Anthropology and Development Studies

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Teaching and research in the Department of Anthropology and Development Studies at UJ consists of three ‘wings’: Anthropology, Development Studies and the Institute for Palaeo Research.

What unites our diverse research and teaching activities is a broad concern with change and time, and what these mean for human existence, past, present and future. This shared concern with change stretches from Palaeo anthropology’s focus on the emergence of life (particularly humans) in deep time, through a focus on more recent archaeological time, to anthropological concerns with the politics of history, memory and temporality, and the relationships between endurance, recursivity and transformation, structure and agency, change and continuity, in which all human thought, bodies and social action are entangled. It includes development studies’ focus on social justice and exploration of how we might change the world at the same time as understanding our positionality in an already changing world. With a commitment to thorough and sustained empirical work alongside critical, theoretical innovation, we adhere to the value of history and context as the basis for understanding the changing world in multi-disciplinary ways.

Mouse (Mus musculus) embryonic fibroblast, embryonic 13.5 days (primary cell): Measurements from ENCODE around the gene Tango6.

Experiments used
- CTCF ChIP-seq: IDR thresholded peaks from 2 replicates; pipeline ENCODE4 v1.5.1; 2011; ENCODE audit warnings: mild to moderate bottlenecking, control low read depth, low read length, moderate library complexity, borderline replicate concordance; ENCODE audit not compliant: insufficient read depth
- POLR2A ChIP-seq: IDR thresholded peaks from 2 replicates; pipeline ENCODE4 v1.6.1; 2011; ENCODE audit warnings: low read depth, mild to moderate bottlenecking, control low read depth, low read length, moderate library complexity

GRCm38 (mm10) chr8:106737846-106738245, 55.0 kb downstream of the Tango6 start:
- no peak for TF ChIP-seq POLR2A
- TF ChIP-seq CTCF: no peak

Pan-Africanist in outlook, we seek to understand human lives in their emergent material, social and political contexts, and acknowledge the importance of recognizing multiple, co-existent ways of knowing and being, including ‘scientific’, practice-based and ‘indigenous’ knowledge systems, and the need to decolonize and challenge imposed hierarchies of knowing. We explore how interconnections between global forces and local interpretations shape consequential relations between the sciences and the humanities; and between theory, practice and applied knowledge. Our ambition is to use theory and practice to radically reconstruct human history and contemporary lives by glocalising knowledge in order to craft new futures.

In this quest we are interested in how diverse technologies, past, present and future, from the development of stone tools to the new ubiquity of communication technologies, shape human lives in both enabling and constraining ways, expanding yet also threatening new human possibilities in thought and action, and what this might mean for the future sustenance of life. Among our wide range of interests we include current social and political debates around land, environment and rural/urban ecologies; resources, livelihoods, medical practices and labour, and human evolutionary pasts, social histories and people’s everyday lived experiences, all positioned within socio-political, historical and/or archaeological contexts.